Kerron bows out

Enduring Jamaican sprinter Stewart calls time on career of 'no regrets'

Senior Staff reporter

Wednesday, June 20, 2018

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Jamaica's 2008 Olympic 100m silver medallist Kerron Stewart, who will be retiring at the end of season, described her career as “fulfilled” with “no regrets”.

The talented sprinter who was national champion over 100m in 2008 said she will not be competing at this year's National Championships, but instead will be winding down her career on the international circuit, although a final date has not yet been set.

“I am running in Europe now... not sure where my final race will be,” noted Stewart.

The 34-year-old Stewart was part of that unique Olympic historic moment in which she tied with countrywoman Sherone Simpson for silver in 10.98.

The photo finish could not separate both women as no bronze medal was awarded. It was also a clean sweep by Jamaicans as Shelly-Ann Fraser-Pryce won the gold in 10.78.

“There are so many ways I could describe my career, but one word stands out the most in my mind and that is fulfilled,” Stewart told Jamaica Observer.

“It is a great feeling to do what you love with purpose, glorifying God. I have no regrets,” she noted.

Stewart, who also has an Olympic 200m bronze medal in 2008 and three 4x100 relay gold medals earned at the 2009, 2013 and 2015 World Championships, has been instrumental in helping her small island punch above its weight and dominate the world of sprinting.

“There are many high points in my career, however, there are two that stand out vividly to date. World Juniors 2002 in Kingston, it was one of the loudest and most passionate crowd I have ever ran in front of, and 2008 Beijing Olympics was magical, the stage was set for greatness and greatness was delivered,” said Stewart.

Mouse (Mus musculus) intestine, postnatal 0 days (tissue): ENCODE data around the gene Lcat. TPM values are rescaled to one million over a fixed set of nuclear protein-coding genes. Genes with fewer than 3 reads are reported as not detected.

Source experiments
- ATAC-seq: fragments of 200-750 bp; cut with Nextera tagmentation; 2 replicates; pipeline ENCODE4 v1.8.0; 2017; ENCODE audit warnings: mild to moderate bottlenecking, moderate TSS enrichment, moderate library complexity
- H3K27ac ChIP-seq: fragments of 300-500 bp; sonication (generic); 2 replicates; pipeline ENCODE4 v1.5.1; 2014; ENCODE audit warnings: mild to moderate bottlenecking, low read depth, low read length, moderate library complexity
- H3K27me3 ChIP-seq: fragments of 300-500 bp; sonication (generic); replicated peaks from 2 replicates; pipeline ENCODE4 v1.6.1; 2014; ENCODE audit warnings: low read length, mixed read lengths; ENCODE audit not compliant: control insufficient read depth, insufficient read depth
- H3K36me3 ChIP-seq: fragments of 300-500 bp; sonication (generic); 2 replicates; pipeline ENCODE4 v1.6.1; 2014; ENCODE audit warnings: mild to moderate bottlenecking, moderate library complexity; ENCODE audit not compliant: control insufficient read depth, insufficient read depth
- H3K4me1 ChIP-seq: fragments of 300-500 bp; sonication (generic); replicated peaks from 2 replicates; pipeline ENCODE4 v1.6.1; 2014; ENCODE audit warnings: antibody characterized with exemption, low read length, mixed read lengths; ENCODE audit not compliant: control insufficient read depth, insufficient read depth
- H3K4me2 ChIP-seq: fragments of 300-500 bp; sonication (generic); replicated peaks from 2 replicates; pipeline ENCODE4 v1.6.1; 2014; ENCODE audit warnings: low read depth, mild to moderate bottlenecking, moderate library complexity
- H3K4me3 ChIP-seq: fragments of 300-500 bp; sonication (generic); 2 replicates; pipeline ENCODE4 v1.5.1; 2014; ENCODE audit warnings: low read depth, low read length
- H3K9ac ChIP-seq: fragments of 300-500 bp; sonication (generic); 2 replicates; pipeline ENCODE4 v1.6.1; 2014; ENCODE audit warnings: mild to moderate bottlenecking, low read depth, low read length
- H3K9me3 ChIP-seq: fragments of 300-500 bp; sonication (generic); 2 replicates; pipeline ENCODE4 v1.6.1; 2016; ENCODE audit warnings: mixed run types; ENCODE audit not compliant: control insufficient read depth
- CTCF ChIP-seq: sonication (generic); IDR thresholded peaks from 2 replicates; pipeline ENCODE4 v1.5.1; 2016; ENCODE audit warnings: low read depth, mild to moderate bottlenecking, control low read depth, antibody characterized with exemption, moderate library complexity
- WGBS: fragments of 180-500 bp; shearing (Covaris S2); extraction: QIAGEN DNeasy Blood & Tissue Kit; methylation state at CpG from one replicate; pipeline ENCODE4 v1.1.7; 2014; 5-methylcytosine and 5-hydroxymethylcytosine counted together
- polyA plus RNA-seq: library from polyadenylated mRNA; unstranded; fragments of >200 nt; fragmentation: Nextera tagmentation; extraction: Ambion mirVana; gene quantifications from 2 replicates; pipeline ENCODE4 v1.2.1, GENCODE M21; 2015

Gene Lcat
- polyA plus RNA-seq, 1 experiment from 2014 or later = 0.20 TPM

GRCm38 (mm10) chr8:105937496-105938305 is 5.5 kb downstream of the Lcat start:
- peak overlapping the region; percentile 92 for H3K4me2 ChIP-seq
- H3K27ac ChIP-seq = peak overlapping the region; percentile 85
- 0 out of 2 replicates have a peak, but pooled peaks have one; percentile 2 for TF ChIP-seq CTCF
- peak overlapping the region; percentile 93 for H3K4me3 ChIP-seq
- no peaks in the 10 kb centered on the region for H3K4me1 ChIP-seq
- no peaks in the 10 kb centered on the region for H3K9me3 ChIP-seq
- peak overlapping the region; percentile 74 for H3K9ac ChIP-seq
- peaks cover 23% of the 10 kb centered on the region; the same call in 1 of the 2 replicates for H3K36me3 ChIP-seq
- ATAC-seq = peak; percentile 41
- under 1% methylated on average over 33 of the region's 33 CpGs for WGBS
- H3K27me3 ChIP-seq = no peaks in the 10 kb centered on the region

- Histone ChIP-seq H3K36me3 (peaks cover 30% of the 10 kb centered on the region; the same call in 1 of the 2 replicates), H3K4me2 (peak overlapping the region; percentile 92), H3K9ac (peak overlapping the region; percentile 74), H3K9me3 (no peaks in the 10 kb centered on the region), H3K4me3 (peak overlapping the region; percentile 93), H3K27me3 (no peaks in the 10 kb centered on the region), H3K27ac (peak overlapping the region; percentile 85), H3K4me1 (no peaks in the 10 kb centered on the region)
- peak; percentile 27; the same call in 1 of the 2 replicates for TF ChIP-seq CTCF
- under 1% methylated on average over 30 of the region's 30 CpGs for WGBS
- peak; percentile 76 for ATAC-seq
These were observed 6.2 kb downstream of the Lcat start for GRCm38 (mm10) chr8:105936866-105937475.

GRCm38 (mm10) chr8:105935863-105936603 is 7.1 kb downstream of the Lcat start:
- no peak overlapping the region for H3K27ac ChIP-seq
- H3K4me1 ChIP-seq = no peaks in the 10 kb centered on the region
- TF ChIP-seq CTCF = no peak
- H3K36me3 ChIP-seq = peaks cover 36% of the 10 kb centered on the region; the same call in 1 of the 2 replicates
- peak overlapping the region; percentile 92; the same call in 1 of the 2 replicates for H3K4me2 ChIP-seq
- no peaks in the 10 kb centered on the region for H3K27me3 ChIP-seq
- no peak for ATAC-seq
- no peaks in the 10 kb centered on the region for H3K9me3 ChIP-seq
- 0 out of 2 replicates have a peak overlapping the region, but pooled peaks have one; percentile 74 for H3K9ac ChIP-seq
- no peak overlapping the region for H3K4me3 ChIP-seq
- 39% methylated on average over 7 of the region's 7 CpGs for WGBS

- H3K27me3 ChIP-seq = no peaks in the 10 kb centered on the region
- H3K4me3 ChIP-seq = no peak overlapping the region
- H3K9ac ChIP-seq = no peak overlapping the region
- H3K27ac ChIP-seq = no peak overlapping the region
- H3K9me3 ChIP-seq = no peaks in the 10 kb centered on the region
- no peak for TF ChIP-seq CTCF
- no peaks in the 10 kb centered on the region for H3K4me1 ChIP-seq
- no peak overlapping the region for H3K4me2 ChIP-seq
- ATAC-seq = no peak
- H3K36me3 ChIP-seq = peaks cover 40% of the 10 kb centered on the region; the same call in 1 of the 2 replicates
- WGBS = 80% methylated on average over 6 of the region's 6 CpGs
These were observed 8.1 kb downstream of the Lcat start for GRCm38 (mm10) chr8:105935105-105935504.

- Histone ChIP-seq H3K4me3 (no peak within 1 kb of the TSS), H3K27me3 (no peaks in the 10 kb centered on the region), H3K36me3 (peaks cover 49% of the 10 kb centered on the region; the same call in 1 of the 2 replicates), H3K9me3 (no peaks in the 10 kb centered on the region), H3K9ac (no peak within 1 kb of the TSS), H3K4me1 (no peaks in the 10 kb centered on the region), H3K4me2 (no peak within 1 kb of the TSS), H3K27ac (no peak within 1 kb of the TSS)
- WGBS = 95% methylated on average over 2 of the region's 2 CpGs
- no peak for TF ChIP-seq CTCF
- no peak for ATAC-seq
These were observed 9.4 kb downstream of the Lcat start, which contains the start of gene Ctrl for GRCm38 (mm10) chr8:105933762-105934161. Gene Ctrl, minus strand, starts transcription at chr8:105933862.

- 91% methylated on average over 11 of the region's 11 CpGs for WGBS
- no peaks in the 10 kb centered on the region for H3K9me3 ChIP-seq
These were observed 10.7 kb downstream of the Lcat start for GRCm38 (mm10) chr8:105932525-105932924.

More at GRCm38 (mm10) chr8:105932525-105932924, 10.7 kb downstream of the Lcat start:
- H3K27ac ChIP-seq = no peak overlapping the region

The powerful sprinter who, despite not winning an individual gold at the highest level, is the fourth-fastest Jamaican of all time with her personal best of 10.75, which she did twice in 2009.

Only joint national record holders Shelly-Ann Fraser-Pryce and Elaine Thompson with 10.70 and the legendary Merlene Ottey with 10.74 have gone faster.

Stewart is the ninth-fastest women in history behind the three Jamaicans, plus American world record holder Florence Griffith-Joyner (10.49), Carmelita Jeter (10.64), disgraced drug cheat Marion Jones (10.65), Frenchwoman Christine Arron (10.73) and American English Gardner (10.74).

“I honestly have to say I don't have any disappointments. I have gained and I have learnt so much as an athlete. Yes, there have been many ups and downs, but I take it all as a part of my journey and growth process, which has helped me to become a better me,” she pointed out.

“When I entered the track and field world, I knew I could not run for the rest of my life, hence I wasted no time in making my mark and helping to pave the way for others. I took every opportunity and made the best of it.

“Hanging up my spikes is not by any means an easy decision, however, I am at peace knowing that I did what I love and now it's time to move on,” Stewart added.

The former St Jago High standout won numerous gold medals at the junior level at the regional Carifta Games and was a star at Auburn University, where she was named the 2007 South Eastern Conference (SEC) Runner of the Year and the United States Track and Field and Cross County Coaches Association (USTFCCCA) National Runner of the Year after capturing the SEC and NCAA Championships in the 60m and the 200m.

She was named All-American seven times and one of the best athletes in the school's history.

But Stewart is not leaving athletics all together and will be giving back one way or another.

“Track and field is something that you really never walk away from, so I will be coaching, managing and mentoring athletes. We all have a part to play in helping and guiding the next generation, and I intend to play my part,” said Stewart.

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